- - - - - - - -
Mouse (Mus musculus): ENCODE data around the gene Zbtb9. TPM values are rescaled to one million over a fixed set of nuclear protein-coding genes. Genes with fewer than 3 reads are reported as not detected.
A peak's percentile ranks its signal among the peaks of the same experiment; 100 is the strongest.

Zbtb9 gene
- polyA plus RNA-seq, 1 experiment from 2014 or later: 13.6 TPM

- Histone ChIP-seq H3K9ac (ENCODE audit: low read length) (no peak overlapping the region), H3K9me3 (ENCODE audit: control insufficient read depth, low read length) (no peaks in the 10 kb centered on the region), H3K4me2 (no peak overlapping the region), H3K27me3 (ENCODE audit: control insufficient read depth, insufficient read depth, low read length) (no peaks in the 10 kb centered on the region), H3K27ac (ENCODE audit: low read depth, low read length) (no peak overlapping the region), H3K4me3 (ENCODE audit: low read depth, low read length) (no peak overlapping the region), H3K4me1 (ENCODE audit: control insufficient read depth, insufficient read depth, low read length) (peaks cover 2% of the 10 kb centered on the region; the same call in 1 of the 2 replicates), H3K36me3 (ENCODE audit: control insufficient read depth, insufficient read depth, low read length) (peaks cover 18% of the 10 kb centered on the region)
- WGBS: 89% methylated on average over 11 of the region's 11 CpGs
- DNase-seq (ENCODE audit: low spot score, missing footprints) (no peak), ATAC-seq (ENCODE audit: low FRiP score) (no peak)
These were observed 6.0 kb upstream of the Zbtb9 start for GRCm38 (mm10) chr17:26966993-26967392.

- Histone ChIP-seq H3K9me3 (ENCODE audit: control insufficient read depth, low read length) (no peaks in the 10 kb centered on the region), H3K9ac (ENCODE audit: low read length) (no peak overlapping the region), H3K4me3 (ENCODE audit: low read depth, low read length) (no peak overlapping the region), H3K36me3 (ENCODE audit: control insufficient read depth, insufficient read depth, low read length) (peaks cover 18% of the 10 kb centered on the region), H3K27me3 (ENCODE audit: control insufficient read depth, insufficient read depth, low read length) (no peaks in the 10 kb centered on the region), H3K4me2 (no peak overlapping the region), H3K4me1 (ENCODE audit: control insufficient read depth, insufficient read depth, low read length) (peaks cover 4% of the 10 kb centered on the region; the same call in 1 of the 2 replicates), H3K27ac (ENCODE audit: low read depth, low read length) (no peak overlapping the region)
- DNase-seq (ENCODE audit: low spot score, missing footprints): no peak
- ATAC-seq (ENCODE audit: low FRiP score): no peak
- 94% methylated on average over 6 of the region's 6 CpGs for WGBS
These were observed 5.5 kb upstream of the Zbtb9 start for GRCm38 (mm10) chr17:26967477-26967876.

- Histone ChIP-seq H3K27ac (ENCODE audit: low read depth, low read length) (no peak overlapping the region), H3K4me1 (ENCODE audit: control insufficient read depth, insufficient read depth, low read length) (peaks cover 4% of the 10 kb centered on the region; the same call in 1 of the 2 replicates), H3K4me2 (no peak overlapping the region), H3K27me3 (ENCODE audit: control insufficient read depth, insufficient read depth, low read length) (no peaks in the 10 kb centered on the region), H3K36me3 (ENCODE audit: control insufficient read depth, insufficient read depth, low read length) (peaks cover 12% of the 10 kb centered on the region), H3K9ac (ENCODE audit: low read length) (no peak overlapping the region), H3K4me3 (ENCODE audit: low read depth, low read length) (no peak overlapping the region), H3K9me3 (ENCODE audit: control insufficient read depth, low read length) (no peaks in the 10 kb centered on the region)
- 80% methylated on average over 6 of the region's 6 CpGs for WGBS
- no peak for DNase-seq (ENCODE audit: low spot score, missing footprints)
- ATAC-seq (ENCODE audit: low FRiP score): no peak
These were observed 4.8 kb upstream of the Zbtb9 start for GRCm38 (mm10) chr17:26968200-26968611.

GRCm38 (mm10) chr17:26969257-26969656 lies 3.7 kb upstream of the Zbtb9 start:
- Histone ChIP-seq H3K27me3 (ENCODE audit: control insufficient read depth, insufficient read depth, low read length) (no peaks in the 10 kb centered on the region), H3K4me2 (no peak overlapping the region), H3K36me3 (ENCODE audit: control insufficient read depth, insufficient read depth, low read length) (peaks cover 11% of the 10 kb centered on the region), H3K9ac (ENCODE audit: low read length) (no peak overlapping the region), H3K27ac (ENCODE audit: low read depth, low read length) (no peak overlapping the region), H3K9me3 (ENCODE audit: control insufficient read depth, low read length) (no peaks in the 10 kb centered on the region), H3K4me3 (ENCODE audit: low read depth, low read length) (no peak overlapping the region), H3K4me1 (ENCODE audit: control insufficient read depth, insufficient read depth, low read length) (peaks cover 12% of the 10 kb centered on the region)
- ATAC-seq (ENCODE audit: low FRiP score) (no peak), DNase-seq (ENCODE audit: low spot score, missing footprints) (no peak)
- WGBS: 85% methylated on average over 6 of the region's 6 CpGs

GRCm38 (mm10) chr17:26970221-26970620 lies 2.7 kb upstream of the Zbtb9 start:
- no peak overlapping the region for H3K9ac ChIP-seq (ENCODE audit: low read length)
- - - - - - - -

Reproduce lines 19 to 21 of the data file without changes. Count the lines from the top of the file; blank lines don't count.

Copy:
GRCm38 (mm10) chr17:26969257-26969656 lies 3.7 kb upstream of the Zbtb9 start:
- Histone ChIP-seq H3K27me3 (ENCODE audit: control insufficient read depth, insufficient read depth, low read length) (no peaks in the 10 kb centered on the region), H3K4me2 (no peak overlapping the region), H3K36me3 (ENCODE audit: control insufficient read depth, insufficient read depth, low read length) (peaks cover 11% of the 10 kb centered on the region), H3K9ac (ENCODE audit: low read length) (no peak overlapping the region), H3K27ac (ENCODE audit: low read depth, low read length) (no peak overlapping the region), H3K9me3 (ENCODE audit: control insufficient read depth, low read length) (no peaks in the 10 kb centered on the region), H3K4me3 (ENCODE audit: low read depth, low read length) (no peak overlapping the region), H3K4me1 (ENCODE audit: control insufficient read depth, insufficient read depth, low read length) (peaks cover 12% of the 10 kb centered on the region)
- ATAC-seq (ENCODE audit: low FRiP score) (no peak), DNase-seq (ENCODE audit: low spot score, missing footprints) (no peak)